We continued onward toward Dawson City. By early afternoon we had descended off the mountain and caught a glimpse of the Dawson City across the Yukon River. What a site. It looked like an old west town with old buildings, boardwalks for sidewalks and muddy town roads. We waited a few minutes for the free ferry to carry us across.
The ferry is able to handle a handful of cars or small trucks at a time. They take motorcycles up front as they are small and easy to place on the sides of the boat. You drive onto the ramp that is dropped onto the pebble shore. A crew member hustles you up to your spot with minimal instructions, not at all like the ferry ride from Valdez to the Kenai! No chocks, no tie downs, no warnings to hold on.
The captain keeps his engine at nearly full power while the vehicles are being loaded. The boat strains to maintain its position against the strong current of the deep and swift moving Yukon. When everyone is aboard, the engine goes into full reverse to pull the ramp off the shore. The boat now is accelerating downstream. As the boat picks up speed the captain swings the rudder hard to whip the bow of the boat into a 270 degree clockwise turn. The G forces are such that I am having a very difficult time keeping my bike from tipping over onto the left side even though the side stand is down. I prop my left foot against a large cleat to add stability. The whole time this is happening, I am trying to pull my camera out for a quick photo of us on the deck of the ferry as we approach Dawson City. The ferry ride is over in about a minute. Now I am hurrying to put the camera away and get my helmet on for the departure.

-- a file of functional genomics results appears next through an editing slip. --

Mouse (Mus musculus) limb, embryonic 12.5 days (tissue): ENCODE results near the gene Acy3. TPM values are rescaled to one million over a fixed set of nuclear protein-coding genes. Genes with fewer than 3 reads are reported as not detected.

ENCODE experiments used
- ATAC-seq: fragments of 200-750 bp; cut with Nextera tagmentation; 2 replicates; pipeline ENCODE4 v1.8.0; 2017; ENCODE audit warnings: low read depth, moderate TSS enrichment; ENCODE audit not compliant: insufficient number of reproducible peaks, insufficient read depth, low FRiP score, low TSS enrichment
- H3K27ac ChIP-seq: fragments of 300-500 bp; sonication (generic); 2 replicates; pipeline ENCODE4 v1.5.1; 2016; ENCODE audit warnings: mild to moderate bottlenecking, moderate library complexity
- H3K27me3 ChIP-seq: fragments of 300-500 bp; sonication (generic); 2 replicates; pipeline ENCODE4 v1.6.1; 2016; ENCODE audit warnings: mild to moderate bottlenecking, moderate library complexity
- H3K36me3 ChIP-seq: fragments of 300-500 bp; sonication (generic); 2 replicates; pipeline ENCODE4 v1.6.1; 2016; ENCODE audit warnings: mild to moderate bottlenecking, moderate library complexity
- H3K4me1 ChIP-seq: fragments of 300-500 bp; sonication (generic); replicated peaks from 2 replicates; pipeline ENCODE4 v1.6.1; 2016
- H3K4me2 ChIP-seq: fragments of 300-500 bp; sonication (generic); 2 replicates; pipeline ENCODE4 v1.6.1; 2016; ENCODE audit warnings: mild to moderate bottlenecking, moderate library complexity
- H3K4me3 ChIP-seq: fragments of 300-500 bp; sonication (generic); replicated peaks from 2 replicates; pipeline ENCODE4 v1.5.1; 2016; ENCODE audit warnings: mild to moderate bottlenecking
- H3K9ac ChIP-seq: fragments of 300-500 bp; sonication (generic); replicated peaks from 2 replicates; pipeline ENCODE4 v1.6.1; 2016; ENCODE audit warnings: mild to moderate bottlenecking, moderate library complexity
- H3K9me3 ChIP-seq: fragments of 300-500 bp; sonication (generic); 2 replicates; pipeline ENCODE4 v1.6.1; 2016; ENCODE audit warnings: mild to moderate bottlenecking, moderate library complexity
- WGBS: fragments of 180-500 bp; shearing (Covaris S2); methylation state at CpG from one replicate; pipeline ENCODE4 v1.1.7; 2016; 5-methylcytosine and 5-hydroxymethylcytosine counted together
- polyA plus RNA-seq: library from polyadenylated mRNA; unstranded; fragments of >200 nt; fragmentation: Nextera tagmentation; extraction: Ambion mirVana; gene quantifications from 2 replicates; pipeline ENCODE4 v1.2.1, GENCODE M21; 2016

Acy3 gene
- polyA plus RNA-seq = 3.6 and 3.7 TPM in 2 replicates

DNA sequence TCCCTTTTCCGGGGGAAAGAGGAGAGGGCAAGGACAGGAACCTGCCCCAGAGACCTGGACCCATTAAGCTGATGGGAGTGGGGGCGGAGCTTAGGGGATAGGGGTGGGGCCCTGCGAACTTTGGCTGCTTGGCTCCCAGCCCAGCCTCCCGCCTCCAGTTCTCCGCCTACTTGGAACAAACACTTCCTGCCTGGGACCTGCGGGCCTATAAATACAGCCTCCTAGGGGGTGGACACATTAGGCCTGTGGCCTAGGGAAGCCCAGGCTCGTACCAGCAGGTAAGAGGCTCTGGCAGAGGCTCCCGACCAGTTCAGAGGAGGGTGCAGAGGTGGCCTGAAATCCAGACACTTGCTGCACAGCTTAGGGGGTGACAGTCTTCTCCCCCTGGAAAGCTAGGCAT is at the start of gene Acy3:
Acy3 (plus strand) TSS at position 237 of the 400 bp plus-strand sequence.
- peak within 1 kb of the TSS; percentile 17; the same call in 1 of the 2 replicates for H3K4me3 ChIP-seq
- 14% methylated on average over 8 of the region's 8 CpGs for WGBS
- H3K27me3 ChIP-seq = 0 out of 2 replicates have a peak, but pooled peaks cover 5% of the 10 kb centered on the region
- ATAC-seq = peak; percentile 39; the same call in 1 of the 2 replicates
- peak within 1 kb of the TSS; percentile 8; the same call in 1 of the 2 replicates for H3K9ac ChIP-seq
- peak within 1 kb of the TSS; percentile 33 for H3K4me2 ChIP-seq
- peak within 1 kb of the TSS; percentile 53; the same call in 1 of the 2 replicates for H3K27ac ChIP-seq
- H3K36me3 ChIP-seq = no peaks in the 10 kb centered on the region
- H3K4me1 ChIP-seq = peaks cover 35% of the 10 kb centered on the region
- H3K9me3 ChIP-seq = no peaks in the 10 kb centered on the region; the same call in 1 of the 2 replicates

The ferry plows into the gravel shore so the ramp is high above the water line. The engine stays at full power to keep the boat in place as we ride off into town. The process was fast, efficient and exciting. It was like a ride at Disney Land with the additional terror of possibly falling into a raging freezing Canadian river or falling over on the ferry with a motorcycle on top of you.
There is a very short ride into town on muddy roads. We stop at the Visitor’s Center to get a recommendation for campgrounds, concerts, restaurants, etc. As I head to the restroom to wash up, I note that the rain has soaked some of my clothing. We are anxious to get a campsite and take a shower. The rains have put a damper on my desire to spend much time wandering around Dawson City. The lady at the Visitor’s Center tells us of a campground a few miles out of town. Off we go.
The campground was privately owned and not much to talk about. The sites were cramped and overpriced. We were just able to put up our tents before a huge rainstorm and thunderstorm hit. I spent time in my tent relaxing and sorting out my gear. I put the wet stuff in my tent loft to try to dry before needing it again tomorrow. I was not looking forward to going back into town.
The campground offered 5 minute hot showers for about $2 Canadian. It was long enough to wash up, shave and warm up before the time ran out. Not bad. After showering and cleaning up, the rains had passed and I was more eager to check out Dawson City. We buttoned up our tents and rode a few miles back to town to look for dinner, a few drinks and some excitement.
We rode throughout most of the town to see what it was like. It was like being on the set of a western movie. I expected to see the Cartwrights or Wyatt Earp any moment. We stopped at a store to get the usual souvenirs and such. Then we walked around to get some photos of town. We asked the locals for recommendations for a good dinner. At one point I asked two local police on ATVs where to find a restaurant that was highly recommended. They said, “We don’t know. We are not from around here.”